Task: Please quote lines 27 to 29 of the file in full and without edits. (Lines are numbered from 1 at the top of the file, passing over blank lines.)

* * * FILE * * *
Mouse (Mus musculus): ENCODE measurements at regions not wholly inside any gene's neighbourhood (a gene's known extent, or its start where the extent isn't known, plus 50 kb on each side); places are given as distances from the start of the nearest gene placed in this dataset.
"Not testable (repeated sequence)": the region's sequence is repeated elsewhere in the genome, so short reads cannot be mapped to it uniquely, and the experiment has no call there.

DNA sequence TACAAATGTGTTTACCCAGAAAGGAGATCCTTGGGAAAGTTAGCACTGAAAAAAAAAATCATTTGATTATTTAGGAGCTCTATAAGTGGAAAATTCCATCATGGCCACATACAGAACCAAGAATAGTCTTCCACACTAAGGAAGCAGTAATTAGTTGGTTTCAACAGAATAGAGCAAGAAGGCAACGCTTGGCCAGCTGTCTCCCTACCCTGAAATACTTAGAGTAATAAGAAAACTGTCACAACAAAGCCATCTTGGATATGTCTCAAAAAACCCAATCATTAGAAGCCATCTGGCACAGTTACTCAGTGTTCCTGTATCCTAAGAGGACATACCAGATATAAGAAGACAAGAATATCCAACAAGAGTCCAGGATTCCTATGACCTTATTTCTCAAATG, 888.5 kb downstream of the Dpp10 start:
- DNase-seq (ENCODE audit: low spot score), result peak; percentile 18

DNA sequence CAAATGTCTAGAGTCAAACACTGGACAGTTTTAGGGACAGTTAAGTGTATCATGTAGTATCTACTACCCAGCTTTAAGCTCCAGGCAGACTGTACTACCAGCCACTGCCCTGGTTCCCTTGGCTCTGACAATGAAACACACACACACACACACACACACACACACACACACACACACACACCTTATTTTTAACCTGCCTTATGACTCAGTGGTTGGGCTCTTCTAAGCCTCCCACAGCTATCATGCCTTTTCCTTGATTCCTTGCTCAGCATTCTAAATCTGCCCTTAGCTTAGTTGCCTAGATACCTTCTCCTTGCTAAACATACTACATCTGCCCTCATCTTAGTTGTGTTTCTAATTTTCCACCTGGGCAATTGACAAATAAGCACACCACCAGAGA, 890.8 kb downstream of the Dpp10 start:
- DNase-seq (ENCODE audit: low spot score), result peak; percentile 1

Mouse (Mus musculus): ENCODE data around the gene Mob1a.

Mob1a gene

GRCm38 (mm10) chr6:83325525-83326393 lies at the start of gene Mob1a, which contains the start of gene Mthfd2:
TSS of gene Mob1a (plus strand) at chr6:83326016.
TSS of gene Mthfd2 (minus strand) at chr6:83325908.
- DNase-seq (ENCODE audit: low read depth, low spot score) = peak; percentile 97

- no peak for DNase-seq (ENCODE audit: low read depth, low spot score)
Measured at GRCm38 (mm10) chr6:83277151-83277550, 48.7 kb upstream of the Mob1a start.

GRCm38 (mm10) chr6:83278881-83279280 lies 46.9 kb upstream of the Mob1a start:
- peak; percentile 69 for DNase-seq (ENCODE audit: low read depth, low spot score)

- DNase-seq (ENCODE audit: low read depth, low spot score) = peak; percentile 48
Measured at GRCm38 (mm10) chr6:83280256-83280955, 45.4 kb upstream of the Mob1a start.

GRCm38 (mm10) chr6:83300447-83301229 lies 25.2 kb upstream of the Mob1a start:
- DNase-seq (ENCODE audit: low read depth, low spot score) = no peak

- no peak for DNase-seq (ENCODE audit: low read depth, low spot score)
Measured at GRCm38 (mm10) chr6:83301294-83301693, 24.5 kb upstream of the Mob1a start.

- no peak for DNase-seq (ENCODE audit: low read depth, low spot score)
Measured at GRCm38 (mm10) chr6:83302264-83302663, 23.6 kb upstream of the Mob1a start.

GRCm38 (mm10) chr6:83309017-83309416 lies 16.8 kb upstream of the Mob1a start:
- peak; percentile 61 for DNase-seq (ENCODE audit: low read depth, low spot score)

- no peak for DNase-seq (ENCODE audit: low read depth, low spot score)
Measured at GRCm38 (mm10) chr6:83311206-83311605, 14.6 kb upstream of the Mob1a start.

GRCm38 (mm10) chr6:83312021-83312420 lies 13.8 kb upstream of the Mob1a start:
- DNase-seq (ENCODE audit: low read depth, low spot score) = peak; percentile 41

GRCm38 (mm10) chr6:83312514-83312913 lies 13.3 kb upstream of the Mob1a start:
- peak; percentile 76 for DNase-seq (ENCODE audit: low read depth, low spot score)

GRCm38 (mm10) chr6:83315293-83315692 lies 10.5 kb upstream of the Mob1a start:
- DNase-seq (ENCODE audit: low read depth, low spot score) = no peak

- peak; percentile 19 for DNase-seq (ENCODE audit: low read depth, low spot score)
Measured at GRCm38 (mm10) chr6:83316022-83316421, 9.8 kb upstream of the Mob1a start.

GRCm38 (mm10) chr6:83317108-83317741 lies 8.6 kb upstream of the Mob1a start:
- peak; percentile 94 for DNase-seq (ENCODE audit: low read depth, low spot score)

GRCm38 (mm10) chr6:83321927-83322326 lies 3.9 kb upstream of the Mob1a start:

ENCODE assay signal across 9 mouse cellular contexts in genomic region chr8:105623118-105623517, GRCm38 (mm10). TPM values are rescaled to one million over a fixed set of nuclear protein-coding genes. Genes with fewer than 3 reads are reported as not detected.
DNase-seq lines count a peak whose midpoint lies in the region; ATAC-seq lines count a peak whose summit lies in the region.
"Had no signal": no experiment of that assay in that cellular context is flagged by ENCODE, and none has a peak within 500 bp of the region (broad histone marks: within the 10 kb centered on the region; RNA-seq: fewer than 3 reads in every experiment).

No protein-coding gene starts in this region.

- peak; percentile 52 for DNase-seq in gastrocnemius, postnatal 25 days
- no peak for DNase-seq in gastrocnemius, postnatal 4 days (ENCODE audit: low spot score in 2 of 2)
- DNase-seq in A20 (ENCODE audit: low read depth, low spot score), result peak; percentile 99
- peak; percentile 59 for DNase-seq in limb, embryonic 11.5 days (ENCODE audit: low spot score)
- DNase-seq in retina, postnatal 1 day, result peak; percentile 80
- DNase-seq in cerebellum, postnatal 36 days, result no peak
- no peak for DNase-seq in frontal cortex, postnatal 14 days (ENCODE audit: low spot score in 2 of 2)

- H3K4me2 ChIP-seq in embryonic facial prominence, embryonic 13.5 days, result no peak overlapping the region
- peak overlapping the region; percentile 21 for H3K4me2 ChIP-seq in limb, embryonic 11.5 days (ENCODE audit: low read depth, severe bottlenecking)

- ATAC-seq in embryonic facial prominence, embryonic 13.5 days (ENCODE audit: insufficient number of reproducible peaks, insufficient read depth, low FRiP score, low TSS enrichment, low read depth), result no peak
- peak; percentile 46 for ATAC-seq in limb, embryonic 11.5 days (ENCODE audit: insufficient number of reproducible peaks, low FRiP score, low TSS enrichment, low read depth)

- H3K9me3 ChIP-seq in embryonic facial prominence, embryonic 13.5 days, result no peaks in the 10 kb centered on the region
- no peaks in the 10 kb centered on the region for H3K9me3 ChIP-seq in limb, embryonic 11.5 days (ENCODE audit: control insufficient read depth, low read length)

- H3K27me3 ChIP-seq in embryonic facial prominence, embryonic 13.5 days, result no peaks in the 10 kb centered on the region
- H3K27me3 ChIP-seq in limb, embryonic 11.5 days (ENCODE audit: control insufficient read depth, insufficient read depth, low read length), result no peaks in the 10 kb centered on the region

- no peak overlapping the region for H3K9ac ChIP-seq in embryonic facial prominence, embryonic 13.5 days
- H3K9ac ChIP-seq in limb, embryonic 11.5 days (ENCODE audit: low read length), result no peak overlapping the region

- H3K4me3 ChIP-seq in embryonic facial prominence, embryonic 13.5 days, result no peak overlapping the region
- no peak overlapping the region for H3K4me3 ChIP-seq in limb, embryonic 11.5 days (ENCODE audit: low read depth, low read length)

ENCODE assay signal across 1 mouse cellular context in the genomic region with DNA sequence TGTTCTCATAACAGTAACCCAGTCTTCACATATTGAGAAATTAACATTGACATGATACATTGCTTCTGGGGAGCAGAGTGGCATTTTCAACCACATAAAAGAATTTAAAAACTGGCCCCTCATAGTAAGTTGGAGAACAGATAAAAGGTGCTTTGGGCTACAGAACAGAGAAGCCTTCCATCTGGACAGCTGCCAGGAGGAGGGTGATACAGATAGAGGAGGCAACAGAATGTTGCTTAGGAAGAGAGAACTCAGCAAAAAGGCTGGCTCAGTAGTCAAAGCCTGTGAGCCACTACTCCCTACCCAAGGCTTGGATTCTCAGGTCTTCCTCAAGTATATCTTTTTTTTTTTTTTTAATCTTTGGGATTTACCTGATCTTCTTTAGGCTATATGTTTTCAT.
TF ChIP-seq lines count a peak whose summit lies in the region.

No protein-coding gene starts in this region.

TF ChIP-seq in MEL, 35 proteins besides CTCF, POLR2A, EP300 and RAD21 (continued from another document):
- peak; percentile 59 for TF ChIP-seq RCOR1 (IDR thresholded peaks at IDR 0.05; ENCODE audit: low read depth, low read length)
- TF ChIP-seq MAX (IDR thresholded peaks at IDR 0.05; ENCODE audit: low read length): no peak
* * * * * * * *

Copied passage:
- no peak for DNase-seq (ENCODE audit: low read depth, low spot score)
Measured at GRCm38 (mm10) chr6:83311206-83311605, 14.6 kb upstream of the Mob1a start.

GRCm38 (mm10) chr6:83312021-83312420 lies 13.8 kb upstream of the Mob1a start: